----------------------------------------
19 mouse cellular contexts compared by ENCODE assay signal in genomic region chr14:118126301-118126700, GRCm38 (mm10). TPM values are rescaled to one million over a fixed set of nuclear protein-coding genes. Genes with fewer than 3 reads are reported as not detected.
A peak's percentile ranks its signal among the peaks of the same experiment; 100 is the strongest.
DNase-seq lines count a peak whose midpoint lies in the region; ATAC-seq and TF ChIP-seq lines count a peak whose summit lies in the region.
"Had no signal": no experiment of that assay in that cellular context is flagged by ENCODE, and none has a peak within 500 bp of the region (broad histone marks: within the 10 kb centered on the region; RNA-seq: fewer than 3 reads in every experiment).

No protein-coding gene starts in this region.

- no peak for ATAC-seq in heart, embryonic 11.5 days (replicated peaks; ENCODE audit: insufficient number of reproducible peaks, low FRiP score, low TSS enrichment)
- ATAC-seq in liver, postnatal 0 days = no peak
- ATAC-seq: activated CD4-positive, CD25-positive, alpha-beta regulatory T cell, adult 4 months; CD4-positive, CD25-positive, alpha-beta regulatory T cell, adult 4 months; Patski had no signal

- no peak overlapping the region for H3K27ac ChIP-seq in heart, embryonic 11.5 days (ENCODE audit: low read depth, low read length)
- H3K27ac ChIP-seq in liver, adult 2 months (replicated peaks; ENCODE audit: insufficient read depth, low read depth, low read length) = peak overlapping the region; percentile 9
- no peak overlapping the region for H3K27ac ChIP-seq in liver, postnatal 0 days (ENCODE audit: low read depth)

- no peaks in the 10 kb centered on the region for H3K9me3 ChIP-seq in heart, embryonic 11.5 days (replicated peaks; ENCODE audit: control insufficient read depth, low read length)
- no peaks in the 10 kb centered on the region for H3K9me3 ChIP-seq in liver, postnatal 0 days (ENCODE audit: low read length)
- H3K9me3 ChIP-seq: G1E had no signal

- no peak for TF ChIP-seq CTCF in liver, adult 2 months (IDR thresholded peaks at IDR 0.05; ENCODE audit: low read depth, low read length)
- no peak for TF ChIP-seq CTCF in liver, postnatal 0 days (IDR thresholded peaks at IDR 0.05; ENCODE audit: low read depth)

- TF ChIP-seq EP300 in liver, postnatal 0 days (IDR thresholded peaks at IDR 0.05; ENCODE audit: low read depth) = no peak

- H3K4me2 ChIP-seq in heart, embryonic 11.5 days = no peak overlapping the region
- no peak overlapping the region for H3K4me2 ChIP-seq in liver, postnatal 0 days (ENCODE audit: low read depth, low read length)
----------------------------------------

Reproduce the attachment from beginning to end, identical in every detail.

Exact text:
19 mouse cellular contexts compared by ENCODE assay signal in genomic region chr14:118126301-118126700, GRCm38 (mm10). TPM values are rescaled to one million over a fixed set of nuclear protein-coding genes. Genes with fewer than 3 reads are reported as not detected.
A peak's percentile ranks its signal among the peaks of the same experiment; 100 is the strongest.
DNase-seq lines count a peak whose midpoint lies in the region; ATAC-seq and TF ChIP-seq lines count a peak whose summit lies in the region.
"Had no signal": no experiment of that assay in that cellular context is flagged by ENCODE, and none has a peak within 500 bp of the region (broad histone marks: within the 10 kb centered on the region; RNA-seq: fewer than 3 reads in every experiment).

No protein-coding gene starts in this region.

- no peak for ATAC-seq in heart, embryonic 11.5 days (replicated peaks; ENCODE audit: insufficient number of reproducible peaks, low FRiP score, low TSS enrichment)
- ATAC-seq in liver, postnatal 0 days = no peak
- ATAC-seq: activated CD4-positive, CD25-positive, alpha-beta regulatory T cell, adult 4 months; CD4-positive, CD25-positive, alpha-beta regulatory T cell, adult 4 months; Patski had no signal

- no peak overlapping the region for H3K27ac ChIP-seq in heart, embryonic 11.5 days (ENCODE audit: low read depth, low read length)
- H3K27ac ChIP-seq in liver, adult 2 months (replicated peaks; ENCODE audit: insufficient read depth, low read depth, low read length) = peak overlapping the region; percentile 9
- no peak overlapping the region for H3K27ac ChIP-seq in liver, postnatal 0 days (ENCODE audit: low read depth)

- no peaks in the 10 kb centered on the region for H3K9me3 ChIP-seq in heart, embryonic 11.5 days (replicated peaks; ENCODE audit: control insufficient read depth, low read length)
- no peaks in the 10 kb centered on the region for H3K9me3 ChIP-seq in liver, postnatal 0 days (ENCODE audit: low read length)
- H3K9me3 ChIP-seq: G1E had no signal

- no peak for TF ChIP-seq CTCF in liver, adult 2 months (IDR thresholded peaks at IDR 0.05; ENCODE audit: low read depth, low read length)
- no peak for TF ChIP-seq CTCF in liver, postnatal 0 days (IDR thresholded peaks at IDR 0.05; ENCODE audit: low read depth)

- TF ChIP-seq EP300 in liver, postnatal 0 days (IDR thresholded peaks at IDR 0.05; ENCODE audit: low read depth) = no peak

- H3K4me2 ChIP-seq in heart, embryonic 11.5 days = no peak overlapping the region
- no peak overlapping the region for H3K4me2 ChIP-seq in liver, postnatal 0 days (ENCODE audit: low read depth, low read length)